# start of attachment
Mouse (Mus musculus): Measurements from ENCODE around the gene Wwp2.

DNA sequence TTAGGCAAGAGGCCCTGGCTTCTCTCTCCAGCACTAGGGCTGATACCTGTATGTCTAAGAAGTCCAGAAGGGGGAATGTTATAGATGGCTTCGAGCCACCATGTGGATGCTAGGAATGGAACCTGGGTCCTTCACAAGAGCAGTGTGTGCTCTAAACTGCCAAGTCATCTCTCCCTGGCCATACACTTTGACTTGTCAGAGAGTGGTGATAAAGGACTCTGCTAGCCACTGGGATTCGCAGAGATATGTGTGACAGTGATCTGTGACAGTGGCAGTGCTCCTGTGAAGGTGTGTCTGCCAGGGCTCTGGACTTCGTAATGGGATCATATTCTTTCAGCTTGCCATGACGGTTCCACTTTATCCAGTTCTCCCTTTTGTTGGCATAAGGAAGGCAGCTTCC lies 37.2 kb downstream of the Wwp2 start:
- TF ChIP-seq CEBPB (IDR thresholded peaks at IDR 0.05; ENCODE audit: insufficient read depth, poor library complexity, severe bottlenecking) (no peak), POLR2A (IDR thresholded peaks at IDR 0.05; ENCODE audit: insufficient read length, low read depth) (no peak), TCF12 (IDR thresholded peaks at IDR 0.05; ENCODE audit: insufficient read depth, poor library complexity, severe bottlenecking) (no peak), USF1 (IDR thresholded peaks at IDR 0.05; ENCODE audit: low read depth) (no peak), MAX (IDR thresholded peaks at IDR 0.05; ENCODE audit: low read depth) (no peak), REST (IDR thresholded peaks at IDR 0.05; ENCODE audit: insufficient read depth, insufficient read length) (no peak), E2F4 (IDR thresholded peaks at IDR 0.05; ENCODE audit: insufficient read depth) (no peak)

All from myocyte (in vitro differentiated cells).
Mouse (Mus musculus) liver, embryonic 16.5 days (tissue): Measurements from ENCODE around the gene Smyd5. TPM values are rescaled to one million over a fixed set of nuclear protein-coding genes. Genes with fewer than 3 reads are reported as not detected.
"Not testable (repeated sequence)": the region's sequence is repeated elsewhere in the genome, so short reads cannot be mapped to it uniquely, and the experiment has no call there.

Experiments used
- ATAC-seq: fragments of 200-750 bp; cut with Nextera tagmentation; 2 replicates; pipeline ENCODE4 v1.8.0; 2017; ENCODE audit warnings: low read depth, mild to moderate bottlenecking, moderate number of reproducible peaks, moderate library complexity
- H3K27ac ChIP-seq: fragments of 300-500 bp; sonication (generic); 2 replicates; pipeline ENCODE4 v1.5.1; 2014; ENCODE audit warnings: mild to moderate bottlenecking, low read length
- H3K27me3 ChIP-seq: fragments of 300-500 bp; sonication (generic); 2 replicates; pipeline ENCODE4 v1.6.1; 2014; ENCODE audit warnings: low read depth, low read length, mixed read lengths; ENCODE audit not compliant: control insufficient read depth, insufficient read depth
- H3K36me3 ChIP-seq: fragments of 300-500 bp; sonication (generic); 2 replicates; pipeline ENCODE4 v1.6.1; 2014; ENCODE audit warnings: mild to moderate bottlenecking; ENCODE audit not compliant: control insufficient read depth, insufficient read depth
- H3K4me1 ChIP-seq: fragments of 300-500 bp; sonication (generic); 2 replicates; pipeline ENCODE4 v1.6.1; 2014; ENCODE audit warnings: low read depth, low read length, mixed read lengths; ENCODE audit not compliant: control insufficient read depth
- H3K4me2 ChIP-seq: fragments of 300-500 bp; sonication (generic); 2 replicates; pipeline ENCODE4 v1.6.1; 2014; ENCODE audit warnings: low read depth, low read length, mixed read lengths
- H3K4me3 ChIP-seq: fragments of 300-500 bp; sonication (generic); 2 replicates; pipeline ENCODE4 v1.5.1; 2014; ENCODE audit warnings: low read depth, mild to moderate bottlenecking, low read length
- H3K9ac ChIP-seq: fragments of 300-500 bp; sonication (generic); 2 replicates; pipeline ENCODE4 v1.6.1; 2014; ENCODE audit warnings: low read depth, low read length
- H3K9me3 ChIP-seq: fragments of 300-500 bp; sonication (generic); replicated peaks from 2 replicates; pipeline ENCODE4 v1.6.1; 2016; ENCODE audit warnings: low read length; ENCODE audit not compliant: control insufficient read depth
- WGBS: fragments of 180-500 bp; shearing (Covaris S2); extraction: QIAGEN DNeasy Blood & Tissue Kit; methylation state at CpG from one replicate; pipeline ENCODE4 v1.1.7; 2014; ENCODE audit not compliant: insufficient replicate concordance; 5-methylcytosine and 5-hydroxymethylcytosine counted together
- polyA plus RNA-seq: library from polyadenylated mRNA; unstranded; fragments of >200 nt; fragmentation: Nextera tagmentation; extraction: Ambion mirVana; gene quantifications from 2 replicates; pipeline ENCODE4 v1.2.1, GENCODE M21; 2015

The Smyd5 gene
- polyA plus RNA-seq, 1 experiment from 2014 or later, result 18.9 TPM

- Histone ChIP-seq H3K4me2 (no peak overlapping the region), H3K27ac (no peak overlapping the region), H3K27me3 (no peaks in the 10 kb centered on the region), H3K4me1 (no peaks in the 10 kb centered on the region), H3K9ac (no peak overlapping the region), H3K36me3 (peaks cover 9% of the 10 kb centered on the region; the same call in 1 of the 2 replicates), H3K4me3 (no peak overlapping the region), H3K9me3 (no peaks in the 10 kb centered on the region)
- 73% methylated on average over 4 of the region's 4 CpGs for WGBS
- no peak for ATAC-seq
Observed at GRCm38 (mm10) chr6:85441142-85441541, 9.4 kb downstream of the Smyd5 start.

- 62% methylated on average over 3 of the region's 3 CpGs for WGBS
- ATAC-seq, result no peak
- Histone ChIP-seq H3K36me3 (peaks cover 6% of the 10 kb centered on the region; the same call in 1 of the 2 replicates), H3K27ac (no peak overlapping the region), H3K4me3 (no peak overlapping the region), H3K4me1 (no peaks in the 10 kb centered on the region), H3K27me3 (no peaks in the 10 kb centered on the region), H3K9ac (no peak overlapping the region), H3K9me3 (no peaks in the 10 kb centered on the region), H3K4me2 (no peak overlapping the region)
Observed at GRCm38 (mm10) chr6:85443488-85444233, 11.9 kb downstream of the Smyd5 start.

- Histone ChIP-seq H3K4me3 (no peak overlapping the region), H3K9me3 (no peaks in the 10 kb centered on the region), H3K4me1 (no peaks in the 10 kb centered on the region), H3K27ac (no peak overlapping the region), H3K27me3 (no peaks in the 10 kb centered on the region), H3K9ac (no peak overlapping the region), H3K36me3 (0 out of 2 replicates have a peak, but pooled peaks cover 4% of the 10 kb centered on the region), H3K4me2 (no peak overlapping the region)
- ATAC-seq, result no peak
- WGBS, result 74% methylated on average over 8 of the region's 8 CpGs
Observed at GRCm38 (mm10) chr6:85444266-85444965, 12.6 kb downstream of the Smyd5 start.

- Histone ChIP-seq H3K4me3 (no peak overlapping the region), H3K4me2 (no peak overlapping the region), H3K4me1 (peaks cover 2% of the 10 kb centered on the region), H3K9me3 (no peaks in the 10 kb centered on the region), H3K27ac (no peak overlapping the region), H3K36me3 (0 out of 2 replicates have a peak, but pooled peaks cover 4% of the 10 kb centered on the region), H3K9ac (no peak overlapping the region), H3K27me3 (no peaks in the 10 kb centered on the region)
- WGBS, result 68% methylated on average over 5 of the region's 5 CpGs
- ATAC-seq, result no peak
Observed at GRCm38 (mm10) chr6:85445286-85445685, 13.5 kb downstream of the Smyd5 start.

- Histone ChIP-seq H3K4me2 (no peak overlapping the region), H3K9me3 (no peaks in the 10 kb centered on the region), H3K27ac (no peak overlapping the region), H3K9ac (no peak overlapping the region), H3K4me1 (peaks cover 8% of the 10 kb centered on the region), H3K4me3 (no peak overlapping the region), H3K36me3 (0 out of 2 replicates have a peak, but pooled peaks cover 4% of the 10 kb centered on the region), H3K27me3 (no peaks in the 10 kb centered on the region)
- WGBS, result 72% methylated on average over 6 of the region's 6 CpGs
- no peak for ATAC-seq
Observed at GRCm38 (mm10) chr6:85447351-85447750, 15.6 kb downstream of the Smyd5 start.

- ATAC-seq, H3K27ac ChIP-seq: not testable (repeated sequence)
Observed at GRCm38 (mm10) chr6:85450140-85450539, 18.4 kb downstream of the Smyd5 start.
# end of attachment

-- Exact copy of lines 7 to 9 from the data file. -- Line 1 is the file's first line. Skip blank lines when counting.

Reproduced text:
Experiments used
- ATAC-seq: fragments of 200-750 bp; cut with Nextera tagmentation; 2 replicates; pipeline ENCODE4 v1.8.0; 2017; ENCODE audit warnings: low read depth, mild to moderate bottlenecking, moderate number of reproducible peaks, moderate library complexity
- H3K27ac ChIP-seq: fragments of 300-500 bp; sonication (generic); 2 replicates; pipeline ENCODE4 v1.5.1; 2014; ENCODE audit warnings: mild to moderate bottlenecking, low read length